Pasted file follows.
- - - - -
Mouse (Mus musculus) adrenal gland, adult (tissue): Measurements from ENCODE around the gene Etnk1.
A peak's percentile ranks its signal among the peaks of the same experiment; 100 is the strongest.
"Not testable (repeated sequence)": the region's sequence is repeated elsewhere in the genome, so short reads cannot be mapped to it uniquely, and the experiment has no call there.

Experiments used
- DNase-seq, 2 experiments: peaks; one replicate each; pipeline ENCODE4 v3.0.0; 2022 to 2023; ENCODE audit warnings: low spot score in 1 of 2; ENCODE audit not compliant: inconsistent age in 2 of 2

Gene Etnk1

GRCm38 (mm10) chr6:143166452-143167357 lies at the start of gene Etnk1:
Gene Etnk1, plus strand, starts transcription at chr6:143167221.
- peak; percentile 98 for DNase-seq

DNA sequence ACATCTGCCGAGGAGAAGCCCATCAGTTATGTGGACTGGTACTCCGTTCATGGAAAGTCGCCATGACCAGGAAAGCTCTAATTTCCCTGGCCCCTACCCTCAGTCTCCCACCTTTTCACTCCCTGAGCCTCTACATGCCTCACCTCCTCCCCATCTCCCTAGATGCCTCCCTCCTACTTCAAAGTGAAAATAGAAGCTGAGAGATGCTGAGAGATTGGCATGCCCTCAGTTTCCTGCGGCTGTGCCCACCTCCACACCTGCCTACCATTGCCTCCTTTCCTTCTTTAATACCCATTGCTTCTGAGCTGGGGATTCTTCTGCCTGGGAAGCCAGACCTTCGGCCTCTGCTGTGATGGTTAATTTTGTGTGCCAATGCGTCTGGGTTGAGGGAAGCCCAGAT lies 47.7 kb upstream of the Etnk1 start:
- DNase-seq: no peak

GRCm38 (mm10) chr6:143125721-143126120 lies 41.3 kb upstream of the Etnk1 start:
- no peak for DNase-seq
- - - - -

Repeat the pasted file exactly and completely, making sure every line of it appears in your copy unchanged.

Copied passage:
Mouse (Mus musculus) adrenal gland, adult (tissue): Measurements from ENCODE around the gene Etnk1.
A peak's percentile ranks its signal among the peaks of the same experiment; 100 is the strongest.
"Not testable (repeated sequence)": the region's sequence is repeated elsewhere in the genome, so short reads cannot be mapped to it uniquely, and the experiment has no call there.

Experiments used
- DNase-seq, 2 experiments: peaks; one replicate each; pipeline ENCODE4 v3.0.0; 2022 to 2023; ENCODE audit warnings: low spot score in 1 of 2; ENCODE audit not compliant: inconsistent age in 2 of 2

Gene Etnk1

GRCm38 (mm10) chr6:143166452-143167357 lies at the start of gene Etnk1:
Gene Etnk1, plus strand, starts transcription at chr6:143167221.
- peak; percentile 98 for DNase-seq

DNA sequence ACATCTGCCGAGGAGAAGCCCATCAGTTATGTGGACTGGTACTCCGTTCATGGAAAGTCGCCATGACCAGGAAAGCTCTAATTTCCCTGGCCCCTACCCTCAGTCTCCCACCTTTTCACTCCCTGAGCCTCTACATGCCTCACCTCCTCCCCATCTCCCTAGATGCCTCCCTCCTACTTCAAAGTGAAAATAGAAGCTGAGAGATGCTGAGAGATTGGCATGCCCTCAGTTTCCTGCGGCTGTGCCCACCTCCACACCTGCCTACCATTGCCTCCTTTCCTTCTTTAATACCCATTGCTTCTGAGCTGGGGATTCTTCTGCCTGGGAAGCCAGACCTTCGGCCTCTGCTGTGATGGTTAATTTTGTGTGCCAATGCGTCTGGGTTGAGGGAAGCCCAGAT lies 47.7 kb upstream of the Etnk1 start:
- DNase-seq: no peak

GRCm38 (mm10) chr6:143125721-143126120 lies 41.3 kb upstream of the Etnk1 start:
- no peak for DNase-seq